The great thing about going to networking events and introducing yourself by saying “I stop people being rubbish managers” is that it immediately opens up conversations. Usually, we end up talking about that person’s worst ever manager.

Last week, I was talking to someone at a networking event who told me about his previous manager. The gentleman I was talking to used to be a successful sales person working for fairly high-end firms. He was head-hunted into a new company by someone who immediately began to micro-manage him.

Measuring the wrong things

This guy was involved in large-scale sales which means a long process and requires the salesperson to develop trust with potential clients over time. Traditionally, you should be interested in who he is talking to, what stage the negotiations are at, the win percentage and likely contract value. However, this guy’s new boss wanted him in the office 3 days a week, wanted him to be having 20 meetings a week and wanted updates on a weekly basis.

Even for someone as experienced and successful as this guy, that treatment quickly eroded his confidence and left him with some emotional scarring. Yes, emotional scarring.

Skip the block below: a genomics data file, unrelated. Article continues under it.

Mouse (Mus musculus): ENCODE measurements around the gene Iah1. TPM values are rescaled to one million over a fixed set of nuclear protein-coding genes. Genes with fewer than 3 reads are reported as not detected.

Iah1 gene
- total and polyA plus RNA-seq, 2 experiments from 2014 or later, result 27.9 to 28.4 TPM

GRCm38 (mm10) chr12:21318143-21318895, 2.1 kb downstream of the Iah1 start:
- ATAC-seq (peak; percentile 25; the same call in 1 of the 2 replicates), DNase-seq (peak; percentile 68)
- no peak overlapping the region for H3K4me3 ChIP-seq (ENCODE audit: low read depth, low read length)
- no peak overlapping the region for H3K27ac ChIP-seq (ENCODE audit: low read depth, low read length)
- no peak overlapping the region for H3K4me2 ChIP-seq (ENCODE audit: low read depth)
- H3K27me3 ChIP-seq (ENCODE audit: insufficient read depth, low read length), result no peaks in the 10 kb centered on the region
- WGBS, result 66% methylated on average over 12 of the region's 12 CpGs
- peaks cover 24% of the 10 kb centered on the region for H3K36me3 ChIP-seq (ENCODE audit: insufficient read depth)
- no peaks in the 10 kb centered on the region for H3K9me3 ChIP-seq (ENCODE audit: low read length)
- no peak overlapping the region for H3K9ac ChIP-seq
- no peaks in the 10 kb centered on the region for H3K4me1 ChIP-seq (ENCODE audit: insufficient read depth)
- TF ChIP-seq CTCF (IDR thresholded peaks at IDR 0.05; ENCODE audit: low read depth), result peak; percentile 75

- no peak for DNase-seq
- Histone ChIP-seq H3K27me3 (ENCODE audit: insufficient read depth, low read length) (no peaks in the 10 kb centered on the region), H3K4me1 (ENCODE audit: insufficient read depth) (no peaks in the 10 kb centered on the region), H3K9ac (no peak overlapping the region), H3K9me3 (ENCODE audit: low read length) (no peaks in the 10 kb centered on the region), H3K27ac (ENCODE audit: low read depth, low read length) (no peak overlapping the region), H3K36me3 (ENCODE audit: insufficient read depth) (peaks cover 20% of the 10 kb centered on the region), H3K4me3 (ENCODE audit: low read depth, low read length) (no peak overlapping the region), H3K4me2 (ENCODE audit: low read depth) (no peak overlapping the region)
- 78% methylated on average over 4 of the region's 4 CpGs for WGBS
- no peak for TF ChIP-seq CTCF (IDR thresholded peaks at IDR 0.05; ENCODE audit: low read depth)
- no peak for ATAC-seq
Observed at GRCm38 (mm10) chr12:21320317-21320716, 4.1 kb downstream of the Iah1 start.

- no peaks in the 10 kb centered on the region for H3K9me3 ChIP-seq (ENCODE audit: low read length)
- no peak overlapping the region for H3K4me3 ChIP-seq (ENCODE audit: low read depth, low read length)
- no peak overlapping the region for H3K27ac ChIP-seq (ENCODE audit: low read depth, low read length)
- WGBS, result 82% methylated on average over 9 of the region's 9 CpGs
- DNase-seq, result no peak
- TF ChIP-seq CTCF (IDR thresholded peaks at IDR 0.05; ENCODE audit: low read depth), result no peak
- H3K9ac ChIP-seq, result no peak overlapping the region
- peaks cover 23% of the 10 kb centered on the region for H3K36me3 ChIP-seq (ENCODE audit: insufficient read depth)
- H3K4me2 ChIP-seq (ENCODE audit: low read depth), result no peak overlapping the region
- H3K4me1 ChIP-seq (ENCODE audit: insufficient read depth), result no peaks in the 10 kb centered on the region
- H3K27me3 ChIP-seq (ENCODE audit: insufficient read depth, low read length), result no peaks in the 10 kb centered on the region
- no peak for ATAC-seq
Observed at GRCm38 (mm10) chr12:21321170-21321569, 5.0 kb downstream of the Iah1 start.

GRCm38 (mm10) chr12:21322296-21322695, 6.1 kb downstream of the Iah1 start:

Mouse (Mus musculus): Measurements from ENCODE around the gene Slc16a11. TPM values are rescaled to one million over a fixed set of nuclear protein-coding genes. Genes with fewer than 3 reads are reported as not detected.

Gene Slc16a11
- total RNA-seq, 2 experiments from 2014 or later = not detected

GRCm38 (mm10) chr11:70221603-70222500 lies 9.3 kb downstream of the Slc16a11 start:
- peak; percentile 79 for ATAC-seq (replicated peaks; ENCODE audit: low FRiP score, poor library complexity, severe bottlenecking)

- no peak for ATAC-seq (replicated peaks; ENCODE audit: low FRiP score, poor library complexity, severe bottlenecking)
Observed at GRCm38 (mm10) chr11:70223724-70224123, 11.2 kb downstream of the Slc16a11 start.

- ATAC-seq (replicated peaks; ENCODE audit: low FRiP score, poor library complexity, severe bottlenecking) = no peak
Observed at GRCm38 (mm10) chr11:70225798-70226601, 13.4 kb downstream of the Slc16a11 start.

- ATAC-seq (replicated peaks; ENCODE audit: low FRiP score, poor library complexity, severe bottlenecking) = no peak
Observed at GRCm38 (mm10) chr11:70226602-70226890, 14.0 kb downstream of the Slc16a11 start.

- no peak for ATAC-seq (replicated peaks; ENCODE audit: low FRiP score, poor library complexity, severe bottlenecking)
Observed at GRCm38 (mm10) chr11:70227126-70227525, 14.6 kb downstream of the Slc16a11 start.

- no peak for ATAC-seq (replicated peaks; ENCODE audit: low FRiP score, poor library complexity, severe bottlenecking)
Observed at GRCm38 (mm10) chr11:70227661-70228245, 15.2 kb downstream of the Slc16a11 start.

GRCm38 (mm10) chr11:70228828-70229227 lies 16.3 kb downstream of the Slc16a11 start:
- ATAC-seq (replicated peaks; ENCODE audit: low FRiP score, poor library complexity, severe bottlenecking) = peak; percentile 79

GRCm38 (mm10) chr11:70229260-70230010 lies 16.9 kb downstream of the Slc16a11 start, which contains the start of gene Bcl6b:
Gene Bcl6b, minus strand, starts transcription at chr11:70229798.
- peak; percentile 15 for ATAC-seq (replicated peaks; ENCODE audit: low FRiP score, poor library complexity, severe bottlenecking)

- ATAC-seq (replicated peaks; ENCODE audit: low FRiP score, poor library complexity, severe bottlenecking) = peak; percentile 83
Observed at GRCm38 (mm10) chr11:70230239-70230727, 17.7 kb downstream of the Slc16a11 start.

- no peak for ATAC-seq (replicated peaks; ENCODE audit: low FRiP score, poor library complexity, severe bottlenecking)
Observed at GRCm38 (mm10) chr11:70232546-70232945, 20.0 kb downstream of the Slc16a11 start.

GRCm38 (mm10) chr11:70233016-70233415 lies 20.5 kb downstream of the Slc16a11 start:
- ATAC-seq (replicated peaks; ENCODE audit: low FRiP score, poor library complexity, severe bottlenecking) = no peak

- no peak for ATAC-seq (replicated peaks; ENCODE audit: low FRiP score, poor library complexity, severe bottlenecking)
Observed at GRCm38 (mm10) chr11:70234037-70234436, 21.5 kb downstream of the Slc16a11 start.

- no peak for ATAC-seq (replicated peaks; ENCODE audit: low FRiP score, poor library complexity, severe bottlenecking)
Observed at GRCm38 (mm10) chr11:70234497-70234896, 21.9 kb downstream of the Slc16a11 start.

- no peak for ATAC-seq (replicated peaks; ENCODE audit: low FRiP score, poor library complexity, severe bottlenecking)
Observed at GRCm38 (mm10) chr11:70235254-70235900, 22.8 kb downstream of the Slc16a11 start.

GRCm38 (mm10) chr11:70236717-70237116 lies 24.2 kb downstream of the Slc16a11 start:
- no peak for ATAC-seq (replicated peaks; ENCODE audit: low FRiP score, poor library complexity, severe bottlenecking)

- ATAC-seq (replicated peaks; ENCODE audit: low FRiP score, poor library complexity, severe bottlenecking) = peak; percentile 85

Be smart!

But, as the manager, it may be hard to delegate effectively. It is a skill that managers have to learn. It involves setting clear objectives and agreeing the correct measures and checkpoints.

The pressure of the working environment makes this even more difficult. For instance, this guy’s boss may have had his own pressures and his boss may have been making unreasonable demands. It is a difficult skill to be able to create that barrier and learn to treat your staff as you would like to be treated yourself. However, I believe that one of the roles of a manager is to insulate your team from the outside politics and work hard to create the right atmosphere for success.

If you manage people, set clear objectives that link to the business needs and agree how you will review those objectives. Assess how your staff work best and what level of support and intervention they need and stick to those guidelines. If in doubt, think about how YOU would like to be managed.

DON’T BE A HOVERFLY … Don’t sit on their shoulder constantly asking how things are going, don’t demand copious and pointless stats. Give them the space to be successful.